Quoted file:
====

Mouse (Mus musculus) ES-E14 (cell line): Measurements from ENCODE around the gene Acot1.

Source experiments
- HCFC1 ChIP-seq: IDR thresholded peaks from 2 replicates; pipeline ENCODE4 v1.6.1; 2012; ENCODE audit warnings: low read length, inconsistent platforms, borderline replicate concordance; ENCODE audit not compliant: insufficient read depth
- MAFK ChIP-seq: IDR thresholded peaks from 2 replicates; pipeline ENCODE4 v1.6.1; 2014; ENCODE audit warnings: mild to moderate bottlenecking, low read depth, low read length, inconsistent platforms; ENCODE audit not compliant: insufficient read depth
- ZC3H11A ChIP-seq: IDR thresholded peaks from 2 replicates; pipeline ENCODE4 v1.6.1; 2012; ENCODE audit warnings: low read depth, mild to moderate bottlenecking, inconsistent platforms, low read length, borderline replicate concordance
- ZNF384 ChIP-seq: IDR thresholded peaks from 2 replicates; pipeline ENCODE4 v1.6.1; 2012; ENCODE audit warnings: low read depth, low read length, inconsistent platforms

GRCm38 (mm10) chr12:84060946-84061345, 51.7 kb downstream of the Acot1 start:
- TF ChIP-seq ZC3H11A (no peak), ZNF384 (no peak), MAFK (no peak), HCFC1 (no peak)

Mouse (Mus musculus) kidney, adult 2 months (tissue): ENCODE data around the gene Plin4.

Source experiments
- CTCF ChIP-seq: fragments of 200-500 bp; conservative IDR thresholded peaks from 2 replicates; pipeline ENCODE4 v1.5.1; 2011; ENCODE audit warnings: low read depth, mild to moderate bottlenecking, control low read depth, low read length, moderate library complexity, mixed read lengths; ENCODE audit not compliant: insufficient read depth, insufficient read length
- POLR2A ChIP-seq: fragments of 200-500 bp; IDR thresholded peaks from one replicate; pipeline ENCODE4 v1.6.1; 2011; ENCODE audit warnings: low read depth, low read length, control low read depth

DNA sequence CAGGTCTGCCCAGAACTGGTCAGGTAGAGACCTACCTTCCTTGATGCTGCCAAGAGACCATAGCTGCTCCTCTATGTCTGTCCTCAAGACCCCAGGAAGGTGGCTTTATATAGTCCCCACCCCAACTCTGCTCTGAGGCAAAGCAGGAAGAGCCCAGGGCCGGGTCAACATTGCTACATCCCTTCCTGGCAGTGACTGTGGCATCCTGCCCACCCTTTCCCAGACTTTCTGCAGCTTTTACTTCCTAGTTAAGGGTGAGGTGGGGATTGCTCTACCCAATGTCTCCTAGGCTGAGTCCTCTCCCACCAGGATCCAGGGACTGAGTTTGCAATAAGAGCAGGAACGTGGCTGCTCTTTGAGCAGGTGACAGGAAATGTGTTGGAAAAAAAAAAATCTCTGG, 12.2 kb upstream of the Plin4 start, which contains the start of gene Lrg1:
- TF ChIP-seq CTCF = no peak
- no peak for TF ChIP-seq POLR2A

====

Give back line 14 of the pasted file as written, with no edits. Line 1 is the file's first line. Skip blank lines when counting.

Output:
- TF ChIP-seq CTCF = no peak